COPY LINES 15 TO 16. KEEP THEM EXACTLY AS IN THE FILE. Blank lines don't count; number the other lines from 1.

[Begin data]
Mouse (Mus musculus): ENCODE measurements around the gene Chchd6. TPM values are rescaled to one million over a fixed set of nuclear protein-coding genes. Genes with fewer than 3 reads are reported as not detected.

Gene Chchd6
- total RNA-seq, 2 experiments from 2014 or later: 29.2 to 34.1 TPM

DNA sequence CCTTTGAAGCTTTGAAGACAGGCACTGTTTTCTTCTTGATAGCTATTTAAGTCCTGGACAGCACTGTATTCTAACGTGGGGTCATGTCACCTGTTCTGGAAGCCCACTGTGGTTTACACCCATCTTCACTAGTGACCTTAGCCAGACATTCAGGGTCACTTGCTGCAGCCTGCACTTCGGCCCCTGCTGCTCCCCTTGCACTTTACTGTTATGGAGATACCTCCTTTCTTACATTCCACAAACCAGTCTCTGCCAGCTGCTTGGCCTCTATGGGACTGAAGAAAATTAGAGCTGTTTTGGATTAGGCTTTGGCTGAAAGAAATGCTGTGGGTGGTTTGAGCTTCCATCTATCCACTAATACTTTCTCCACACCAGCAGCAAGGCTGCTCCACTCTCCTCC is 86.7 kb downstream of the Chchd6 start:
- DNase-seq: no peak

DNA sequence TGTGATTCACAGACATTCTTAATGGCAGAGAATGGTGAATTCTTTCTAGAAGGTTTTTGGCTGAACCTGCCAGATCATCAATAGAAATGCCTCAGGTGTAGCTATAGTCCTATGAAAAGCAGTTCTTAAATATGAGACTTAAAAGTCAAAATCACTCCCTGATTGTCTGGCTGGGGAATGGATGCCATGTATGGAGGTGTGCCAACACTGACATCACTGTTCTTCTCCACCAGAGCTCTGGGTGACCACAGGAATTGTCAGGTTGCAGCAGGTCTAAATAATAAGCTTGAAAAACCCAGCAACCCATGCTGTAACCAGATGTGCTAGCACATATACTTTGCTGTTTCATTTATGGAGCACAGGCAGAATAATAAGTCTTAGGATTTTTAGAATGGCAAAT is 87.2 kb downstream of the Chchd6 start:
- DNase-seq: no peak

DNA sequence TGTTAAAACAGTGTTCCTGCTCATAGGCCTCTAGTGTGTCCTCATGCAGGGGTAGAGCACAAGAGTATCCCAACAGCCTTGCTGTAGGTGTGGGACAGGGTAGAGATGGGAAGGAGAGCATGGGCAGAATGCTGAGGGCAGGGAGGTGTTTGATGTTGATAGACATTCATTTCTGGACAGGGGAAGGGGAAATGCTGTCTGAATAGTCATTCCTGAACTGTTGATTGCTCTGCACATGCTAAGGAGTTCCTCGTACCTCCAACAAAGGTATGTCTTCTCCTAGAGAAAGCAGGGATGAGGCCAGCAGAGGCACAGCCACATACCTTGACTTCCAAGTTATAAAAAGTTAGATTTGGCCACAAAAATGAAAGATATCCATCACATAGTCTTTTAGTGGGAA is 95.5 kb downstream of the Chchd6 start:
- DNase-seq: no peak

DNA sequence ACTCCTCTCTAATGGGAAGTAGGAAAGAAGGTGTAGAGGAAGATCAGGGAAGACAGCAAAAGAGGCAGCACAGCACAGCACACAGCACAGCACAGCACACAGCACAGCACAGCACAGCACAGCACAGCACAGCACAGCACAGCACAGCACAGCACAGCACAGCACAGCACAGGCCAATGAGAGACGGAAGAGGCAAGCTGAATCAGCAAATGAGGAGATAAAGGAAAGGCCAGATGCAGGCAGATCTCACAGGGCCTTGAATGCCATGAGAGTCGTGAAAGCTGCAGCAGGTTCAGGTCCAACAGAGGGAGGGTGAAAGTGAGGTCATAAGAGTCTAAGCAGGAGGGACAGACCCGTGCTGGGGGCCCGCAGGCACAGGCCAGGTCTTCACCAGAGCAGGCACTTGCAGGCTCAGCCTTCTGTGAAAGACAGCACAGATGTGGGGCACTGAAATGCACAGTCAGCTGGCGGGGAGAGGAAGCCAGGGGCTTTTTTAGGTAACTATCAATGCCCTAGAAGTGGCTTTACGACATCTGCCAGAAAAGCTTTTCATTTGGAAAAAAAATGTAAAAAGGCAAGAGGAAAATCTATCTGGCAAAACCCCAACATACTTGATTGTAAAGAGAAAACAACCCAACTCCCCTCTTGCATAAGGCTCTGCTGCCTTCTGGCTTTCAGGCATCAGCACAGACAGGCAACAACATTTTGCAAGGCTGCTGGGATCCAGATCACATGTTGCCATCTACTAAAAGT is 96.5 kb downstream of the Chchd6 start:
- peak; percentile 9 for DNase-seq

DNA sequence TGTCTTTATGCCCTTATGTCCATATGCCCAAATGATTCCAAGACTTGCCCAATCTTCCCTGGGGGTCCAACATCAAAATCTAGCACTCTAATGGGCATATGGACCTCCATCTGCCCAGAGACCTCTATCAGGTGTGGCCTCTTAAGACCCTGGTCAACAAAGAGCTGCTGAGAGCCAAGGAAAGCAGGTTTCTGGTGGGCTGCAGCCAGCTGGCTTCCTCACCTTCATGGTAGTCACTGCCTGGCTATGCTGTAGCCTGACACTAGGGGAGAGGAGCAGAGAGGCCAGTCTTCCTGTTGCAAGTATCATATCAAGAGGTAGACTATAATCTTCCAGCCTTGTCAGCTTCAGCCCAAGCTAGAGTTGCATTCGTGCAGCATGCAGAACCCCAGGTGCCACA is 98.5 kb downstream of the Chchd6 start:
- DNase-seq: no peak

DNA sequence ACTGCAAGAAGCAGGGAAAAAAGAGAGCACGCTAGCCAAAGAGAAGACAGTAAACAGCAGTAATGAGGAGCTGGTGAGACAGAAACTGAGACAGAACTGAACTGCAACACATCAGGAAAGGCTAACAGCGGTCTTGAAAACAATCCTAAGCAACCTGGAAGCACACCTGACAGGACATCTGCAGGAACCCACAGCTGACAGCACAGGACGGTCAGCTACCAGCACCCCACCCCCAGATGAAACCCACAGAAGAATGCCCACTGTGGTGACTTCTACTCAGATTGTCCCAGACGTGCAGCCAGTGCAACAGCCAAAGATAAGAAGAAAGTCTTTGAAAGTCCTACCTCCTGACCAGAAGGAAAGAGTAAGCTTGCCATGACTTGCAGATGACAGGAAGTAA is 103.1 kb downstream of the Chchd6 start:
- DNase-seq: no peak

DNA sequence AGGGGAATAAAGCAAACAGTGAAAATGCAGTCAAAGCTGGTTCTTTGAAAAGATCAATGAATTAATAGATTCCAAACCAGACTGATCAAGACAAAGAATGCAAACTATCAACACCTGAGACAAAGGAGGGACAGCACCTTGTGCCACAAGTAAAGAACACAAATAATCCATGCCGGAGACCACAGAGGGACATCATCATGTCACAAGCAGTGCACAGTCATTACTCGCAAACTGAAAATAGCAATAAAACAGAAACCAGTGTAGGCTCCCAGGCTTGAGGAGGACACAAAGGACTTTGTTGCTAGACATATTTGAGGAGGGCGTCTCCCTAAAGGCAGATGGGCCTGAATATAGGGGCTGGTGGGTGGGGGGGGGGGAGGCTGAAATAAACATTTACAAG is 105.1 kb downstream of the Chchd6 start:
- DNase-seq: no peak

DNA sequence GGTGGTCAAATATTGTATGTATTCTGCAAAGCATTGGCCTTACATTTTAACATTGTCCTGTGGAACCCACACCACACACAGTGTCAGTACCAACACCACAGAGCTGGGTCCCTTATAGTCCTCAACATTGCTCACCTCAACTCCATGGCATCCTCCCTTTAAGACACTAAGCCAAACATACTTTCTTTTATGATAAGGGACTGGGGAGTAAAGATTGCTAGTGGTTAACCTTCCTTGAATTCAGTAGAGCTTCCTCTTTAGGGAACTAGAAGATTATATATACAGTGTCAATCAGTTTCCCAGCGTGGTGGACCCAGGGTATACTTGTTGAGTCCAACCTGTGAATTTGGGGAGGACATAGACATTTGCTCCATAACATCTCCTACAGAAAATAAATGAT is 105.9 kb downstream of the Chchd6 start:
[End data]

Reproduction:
- DNase-seq: no peak

DNA sequence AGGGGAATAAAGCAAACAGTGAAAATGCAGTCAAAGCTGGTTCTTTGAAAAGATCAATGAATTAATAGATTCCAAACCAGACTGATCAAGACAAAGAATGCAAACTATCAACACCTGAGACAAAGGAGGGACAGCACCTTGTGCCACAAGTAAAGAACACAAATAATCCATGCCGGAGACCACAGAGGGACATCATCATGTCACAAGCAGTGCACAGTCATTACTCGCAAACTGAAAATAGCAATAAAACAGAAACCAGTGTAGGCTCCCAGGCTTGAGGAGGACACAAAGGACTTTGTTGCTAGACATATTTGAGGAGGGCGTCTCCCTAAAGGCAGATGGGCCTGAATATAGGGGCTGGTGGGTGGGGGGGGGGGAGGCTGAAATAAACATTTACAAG is 105.1 kb downstream of the Chchd6 start: